NVIDIA launched their integrated graphics chipsets for Athlon 64 about two months ago. The NVIDIA 61x0 family consists of three combinations of Northbridge and Southbridge geared at different market segments.

Base systems with the GeForce 6100/nForce410 quickly found their way to market, but it has taken nearly two months since the NVIDIA launch for the top-of-the-line GeForce 6150/nForce430 to appear. Asus, the largest of the Tier 1 board manufacturers, is often first to market with new chipsets. That is the case today as we take a first look at the performance of the Asus A8N-VM CSM, which features the 6150/430 integrated graphics chipset.

Specifications: NVIDIA GeForce 6150
NVIDIA nForce 430
NVIDIA GeForce 6100
NVIDIA nForce 430
NVIDIA GeForce 6100
NVIDIA nForce 410
CPU Athlon 64 or Sempron Athlon 64 or Sempron Athlon 64 or Sempron
PureVideo (High Definition) Yes Yes Yes
DirectX® 9.0 Shader Model 3.0 Support Yes Yes Yes
TV Encoder Yes No No
Graphics Clock 475 MHz 425 MHz 425 MHz
PCI-Express 1x16
MPEG-2/WMV9 Playback HD(1080p/1080i) SD SD
Video Scaling High Quality(5x4) Basic (2x2) Basic (2x2)
SATA/PATA drives 4/4 4/4 2/4
SATA speed 3Gb/s 3Gb/s 3Gb/s
RAID 0,1,0+1,5 0,1,0+1,5 0,1
NVIDIA MediaShield Yes Yes Yes
NVIDIA ActiveArmorTM Firewall Yes Yes -
Ethernet 10/100/1000 10/100/1000 10/100
USB ports 8 8 8
NVIDIA nTuneTM Utility Yes Yes Yes

As you can see, there are several features that are only available with this chipset combination. The 6150 runs at a 475MHz Graphics Clock instead of 425 and features a TV encoder, High Quality Video Scaling, and dual video (DVI-D and RGB) outputs. The nForce 430 adds 2 more SATA2 ports (4 total), support for Raid 5, NVIDIA Active Armor Firewall support, and the hooks for 1GB Ethernet. These additional features make the 6150/430 a much more attractive solution for Multimedia applications or as the core of a Home Theater PC (HTPC) box.

Basic Features: Asus A8N-VM CSM


View All Comments

  • highlandsun - Thursday, December 01, 2005 - link

    Yes, Googer is missing the point that this is supposed to be a complete *Media Center*, that means audio too. I need SPDIF in/out for my minidiscs and other audio devices. I have a multichannel amplifier but I'd prefer to feed it with a pure digital signal. And yes, the PCI slots are already spoken for (Fusion HDTV tuner). Reply
  • BigLan - Thursday, December 01, 2005 - link

    Actually, spdif and HD audio are pretty much mutually exclusive. The main benefit of spdif is to pass a dolby digital or dts audio stream untouched to a receiver from the dvd disk (or .avi file.) HD audio allows the motherboard to do 7.1 sound on the motherboard, which is then sent out of the analogue outputs - the 7.1 sound in games etc doesn't use spdif unless you have a soundstorm2 board or certain soundcards which do dolby digital encoding.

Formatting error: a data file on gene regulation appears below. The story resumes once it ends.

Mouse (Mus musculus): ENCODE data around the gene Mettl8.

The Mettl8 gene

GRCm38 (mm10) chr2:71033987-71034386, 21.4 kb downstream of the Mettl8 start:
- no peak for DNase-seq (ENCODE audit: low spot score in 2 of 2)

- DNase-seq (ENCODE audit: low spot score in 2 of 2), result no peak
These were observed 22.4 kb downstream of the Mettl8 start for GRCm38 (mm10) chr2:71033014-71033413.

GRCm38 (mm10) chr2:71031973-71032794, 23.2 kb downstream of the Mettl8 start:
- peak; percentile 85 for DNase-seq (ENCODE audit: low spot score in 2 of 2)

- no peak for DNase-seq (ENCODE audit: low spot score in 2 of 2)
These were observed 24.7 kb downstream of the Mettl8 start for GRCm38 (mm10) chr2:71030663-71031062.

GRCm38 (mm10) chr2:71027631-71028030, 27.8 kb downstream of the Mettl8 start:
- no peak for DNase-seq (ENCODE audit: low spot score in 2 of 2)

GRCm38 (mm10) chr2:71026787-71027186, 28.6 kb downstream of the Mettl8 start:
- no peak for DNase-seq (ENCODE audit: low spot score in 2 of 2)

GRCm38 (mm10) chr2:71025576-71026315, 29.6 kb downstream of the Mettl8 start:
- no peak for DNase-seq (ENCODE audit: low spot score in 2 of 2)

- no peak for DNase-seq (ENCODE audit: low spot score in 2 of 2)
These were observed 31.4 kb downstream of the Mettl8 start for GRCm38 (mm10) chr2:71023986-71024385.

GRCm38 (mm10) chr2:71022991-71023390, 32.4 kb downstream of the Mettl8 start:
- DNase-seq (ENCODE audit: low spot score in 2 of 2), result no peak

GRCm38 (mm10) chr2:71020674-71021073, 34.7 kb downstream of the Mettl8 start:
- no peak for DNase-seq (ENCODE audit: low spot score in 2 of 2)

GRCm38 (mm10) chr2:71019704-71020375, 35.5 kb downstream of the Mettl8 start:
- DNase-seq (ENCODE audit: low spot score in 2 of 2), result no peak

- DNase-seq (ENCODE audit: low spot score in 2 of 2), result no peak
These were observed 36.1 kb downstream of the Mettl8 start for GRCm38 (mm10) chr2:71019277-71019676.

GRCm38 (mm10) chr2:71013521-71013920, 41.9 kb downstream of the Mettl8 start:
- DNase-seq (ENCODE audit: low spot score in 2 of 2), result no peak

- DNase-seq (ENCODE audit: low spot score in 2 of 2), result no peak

For most HTPCs, HD audio doesn't actually do anything.
  • Googer - Thursday, December 01, 2005 - link

    If i am not mistaken, ATI's chipset allows for 32 or 64MB of dedicated video RAM to be soldered in to the motherboard. This prevents it from having to resort to system memory. Reply
  • USAF1 - Thursday, December 01, 2005 - link

    Hmm... I could be mistaken, but I'm pretty sure that the Marvell 88E1111 "Alaska" chip is just functioning as the PHY for the GbE resident in the nForce 430 southbridge chip. I don't see anything in the 88E1111 tech docs that indicate that it's a fully functional PCIe GbE controller - for that you'd need something like the Marvell's 88E8050 "Yukon" chip. Here are some links:

  • Wesley Fink - Thursday, December 01, 2005 - link

    The Marvell is a Gigabit PHY, just as in other nForce4 chipsets. As our benchmarks show, it is definitely operating at PCIe speeds. Reply
  • USAF1 - Thursday, December 01, 2005 - link

    The fact that a certain PHY (Marvell 88E1111, Vitesse VSC8201RX, etc) and nForce4 MAC combo runs at speeds similar to a dedicated PCIe controller, doesn't make it a PCIe-based solution. Your article would lead one to believe that the Marvell 88E1111 is a PCIe-enabled GbE controller, which in fact it is not. Reply
  • Wesley Fink - Thursday, December 01, 2005 - link

    We stated clearly in the Features Chart that the Marvel is a PHY (Physical Layer) chip. This is what we have been seeing in nF4 chipsets for quite a while. Reply
  • USAF1 - Thursday, December 01, 2005 - link

    Sorry Wesley, but I still think that your article is misleading. The quote "Asus used the PCIe Gigabit hooks in the 430 Southbridge to provide PCIe Gigabit LAN on the A8N-VM." is just not factual. Neither are the "PCIe" labels next to "Marvell 88E1111" on your graphs. The fact of the matter is that there is no PCIe GbE on this board, yet it's plastered all over the "ethernet performance" section of your article. Why don't you just fix the mistake? Where is Anandtech's vaunted journalistic integrity??? Reply
  • Wesley Fink - Friday, December 02, 2005 - link

    Upon further research, it does look like the 88E1111 does use a different approach to Gigabit LAN than the PCIe solutions. Marvell refers to the chip as a "Single Port Transceiver". From a users perspective, the performance was found to be the same as PCIe Ethernet, but we have made a few changes in the wording and graphs to more accurately describe the Gigabit LAN used on this board. Reply
  • USAF1 - Friday, December 02, 2005 - link

    Thank you very much, Wesley. Now I can stop talking bad about you and your extended family. ;) Reply

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